Colombian daily El Espectador devotes its front page to the revelations made by the Centre for Climate Reporting that the president of the COP28 summit Dr Sultan al-Jaber, who’s also the head of the United Arab Emirates' state oil company, was using the event as an opportunity to strike oil and gas deals. The UAE team didn’t directly answer the accusations and said that “private meetings are private.” The COP28 will kick off on Thursday in Dubai and is due to be attended by 167 world leaders.
The Slovenian government has begun refunding thousands of fines issued to citizens who broke masking or social distancing laws during the height of the COVID-19 pandemic. The bill for these refunds was passed in September by the current justice minister, Dominika Švarc Pipan, as a way to reconcile the excessive policing of the past governments. Aside from the €1.7 million ($1.87 million) due to be refunded, the offending people’s records will be cleaned and ongoing penalties will be halted.
On the Donetsk frontline, where kamikaze drones are everyone's weapon-of-choice
In Ukraine, kamikaze drones have gradually overtaken artillery as the main threat to soldiers — on both sides of the frontline. Meanwhile, a bitter winter is taking over life in the trenches, reports Guillaume Ptak in French daily Les Echos.
🇺🇦🇷🇺 With slow, methodical movements, the soldier grabs an explosive shell that he attaches to a drone. For several months, Andrii and his fellow soldiers have used these makeshift weapons to bomb Russian vehicles, soldiers and positions in eastern Ukraine. But, as Andrii explains, the advantage that Ukrainian drone operators had at the start of the invasion has gradually disappeared, as Russians too quickly learned how to leverage these unconventional, precise and ever lethal weapons.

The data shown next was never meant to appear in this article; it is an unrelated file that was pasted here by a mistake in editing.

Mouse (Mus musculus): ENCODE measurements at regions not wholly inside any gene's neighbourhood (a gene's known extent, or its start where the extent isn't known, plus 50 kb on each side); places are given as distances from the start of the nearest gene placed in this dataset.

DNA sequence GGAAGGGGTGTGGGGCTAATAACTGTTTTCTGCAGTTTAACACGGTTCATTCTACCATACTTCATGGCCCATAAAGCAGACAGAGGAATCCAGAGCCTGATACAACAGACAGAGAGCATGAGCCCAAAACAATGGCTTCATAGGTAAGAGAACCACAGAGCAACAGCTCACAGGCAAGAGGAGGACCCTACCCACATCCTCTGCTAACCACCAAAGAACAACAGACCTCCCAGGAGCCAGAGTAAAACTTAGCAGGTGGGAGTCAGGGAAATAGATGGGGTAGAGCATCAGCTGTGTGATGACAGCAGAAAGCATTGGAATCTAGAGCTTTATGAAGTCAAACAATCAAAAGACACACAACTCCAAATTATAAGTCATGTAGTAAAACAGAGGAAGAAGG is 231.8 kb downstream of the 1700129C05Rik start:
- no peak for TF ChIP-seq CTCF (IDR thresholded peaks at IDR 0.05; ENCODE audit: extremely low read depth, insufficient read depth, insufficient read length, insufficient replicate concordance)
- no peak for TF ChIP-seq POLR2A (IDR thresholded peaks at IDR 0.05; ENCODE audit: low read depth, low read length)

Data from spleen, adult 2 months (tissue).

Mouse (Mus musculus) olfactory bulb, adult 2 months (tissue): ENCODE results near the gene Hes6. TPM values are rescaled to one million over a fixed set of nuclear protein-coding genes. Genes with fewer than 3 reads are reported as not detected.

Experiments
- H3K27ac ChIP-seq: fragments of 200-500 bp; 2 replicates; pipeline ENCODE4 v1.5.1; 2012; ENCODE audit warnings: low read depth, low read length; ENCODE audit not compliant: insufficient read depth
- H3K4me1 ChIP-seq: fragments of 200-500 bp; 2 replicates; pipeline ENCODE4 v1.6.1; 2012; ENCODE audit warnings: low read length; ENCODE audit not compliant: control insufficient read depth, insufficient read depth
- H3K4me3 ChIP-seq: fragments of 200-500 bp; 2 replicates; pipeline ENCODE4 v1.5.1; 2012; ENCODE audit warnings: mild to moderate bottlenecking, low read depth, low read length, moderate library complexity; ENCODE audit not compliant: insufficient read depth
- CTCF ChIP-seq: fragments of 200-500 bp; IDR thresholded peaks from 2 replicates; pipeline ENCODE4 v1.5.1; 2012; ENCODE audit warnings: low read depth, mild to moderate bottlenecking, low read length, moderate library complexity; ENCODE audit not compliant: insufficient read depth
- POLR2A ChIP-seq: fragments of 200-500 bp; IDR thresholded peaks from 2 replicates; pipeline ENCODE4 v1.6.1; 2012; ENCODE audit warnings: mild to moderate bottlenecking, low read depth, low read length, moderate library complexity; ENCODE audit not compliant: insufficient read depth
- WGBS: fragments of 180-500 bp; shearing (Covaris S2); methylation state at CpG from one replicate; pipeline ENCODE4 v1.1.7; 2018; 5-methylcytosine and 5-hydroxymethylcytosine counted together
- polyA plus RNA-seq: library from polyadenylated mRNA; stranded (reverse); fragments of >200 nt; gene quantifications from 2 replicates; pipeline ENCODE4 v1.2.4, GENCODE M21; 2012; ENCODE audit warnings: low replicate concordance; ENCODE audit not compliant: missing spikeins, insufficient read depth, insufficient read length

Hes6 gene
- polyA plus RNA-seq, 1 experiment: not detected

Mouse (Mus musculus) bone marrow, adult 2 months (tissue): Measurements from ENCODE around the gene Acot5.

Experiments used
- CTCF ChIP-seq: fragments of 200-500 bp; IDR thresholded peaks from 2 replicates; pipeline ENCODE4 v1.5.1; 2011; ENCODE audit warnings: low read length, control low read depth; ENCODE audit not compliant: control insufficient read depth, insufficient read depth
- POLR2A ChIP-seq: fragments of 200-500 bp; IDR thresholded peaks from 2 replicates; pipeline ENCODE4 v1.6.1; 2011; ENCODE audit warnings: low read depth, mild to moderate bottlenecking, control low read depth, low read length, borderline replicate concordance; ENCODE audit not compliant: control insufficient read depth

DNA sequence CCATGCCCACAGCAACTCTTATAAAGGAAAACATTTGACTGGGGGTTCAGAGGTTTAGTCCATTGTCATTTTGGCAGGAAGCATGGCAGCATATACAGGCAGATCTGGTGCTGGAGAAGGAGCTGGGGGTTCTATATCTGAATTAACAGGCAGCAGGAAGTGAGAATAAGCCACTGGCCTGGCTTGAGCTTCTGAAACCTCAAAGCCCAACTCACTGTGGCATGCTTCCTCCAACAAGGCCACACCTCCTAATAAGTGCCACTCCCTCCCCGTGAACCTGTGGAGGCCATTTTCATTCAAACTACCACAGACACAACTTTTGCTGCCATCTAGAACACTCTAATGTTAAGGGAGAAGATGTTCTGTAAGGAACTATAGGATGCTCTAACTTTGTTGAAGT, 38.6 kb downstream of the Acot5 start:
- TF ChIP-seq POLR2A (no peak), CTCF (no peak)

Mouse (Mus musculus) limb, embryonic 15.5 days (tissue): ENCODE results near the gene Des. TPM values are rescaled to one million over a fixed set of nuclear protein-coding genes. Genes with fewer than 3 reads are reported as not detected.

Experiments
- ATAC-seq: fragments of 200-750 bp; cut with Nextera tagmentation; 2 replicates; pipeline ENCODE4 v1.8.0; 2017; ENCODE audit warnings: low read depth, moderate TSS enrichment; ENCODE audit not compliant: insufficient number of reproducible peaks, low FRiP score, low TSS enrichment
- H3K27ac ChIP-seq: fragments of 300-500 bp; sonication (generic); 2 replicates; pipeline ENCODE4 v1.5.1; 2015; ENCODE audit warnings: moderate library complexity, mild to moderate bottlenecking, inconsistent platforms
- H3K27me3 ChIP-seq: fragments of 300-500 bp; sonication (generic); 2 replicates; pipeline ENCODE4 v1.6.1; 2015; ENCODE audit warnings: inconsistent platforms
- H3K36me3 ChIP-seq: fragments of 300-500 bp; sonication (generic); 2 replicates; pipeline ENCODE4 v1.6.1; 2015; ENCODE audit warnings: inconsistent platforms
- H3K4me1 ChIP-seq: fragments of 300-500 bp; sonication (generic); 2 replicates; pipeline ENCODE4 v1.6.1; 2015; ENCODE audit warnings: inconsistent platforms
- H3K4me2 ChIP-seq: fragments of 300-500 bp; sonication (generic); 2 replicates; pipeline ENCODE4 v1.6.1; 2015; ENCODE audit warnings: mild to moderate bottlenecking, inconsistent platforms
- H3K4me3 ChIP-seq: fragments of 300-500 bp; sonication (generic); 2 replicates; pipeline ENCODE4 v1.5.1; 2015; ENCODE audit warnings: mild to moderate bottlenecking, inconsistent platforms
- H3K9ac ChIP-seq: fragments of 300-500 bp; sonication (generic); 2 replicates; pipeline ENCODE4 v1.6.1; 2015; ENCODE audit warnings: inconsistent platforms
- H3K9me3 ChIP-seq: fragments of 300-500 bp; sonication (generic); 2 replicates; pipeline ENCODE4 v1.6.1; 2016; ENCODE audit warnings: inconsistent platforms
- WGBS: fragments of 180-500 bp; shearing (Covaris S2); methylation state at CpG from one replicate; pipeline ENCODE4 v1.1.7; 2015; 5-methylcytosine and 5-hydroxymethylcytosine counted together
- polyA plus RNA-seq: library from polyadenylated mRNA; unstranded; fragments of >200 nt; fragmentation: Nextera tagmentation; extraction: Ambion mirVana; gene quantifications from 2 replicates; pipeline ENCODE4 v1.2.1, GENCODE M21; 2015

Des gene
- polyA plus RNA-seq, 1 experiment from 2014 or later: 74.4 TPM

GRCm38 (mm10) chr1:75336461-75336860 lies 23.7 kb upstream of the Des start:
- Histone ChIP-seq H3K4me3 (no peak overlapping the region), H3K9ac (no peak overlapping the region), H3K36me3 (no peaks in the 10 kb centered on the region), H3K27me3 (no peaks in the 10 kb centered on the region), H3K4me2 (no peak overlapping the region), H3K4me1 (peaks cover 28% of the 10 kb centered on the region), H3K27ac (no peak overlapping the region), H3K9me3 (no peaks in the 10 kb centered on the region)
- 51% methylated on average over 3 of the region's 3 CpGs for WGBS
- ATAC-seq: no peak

⚰️ In recent months, drones have even replaced artillery as the main cause of death on the frontline. “Now, drones are responsible for the majority of losses, both on the Russian and Ukrainian side,” explained Evgenii, an officer of the 28th brigade, during an earlier conversation in a Donetsk cafe. Lacking air defense systems to effectively cover the entire front, the Ukrainian army had to adapt its tactics in the face of this new threat. “As you can see, we have to move at night,” says Andrii.
💥 Bohdan, a soldier with the 10th Mountain Assault Brigade “Edelweiss,” describes how he narrowly escaped a drone strike during a recent mission: “We had just entered a shelter when the device spotted us and its pilot tried to crash him inside. Fortunately, it missed us and exploded a few meters away.” If the two warring parties have adopted this new technology, Russian production capacities are much greater than those of Ukraine.➡️ Read more on Worldcrunch.com
➡️ Watch the video: THIS HAPPENED
“We invite him to visit Gaza to see the extent of the massacres and destruction.”
— In a press conference in Beirut, senior Hamas official Osama Hamdan has invited Elon Musk into Gaza, a day after the tech billionaire visited a kibbutz that was targeted by the Oct. 7 attacks on Israel. In his visit to Israel, Musk also met with Prime Minister Benjamin Netanyahu and President Isaac Herzog, declaring his commitment to support the country and stop the spread of hatred. Hamdan said that a Musk visit to Gaza would be “in compliance with the standards of objectivity and credibility.”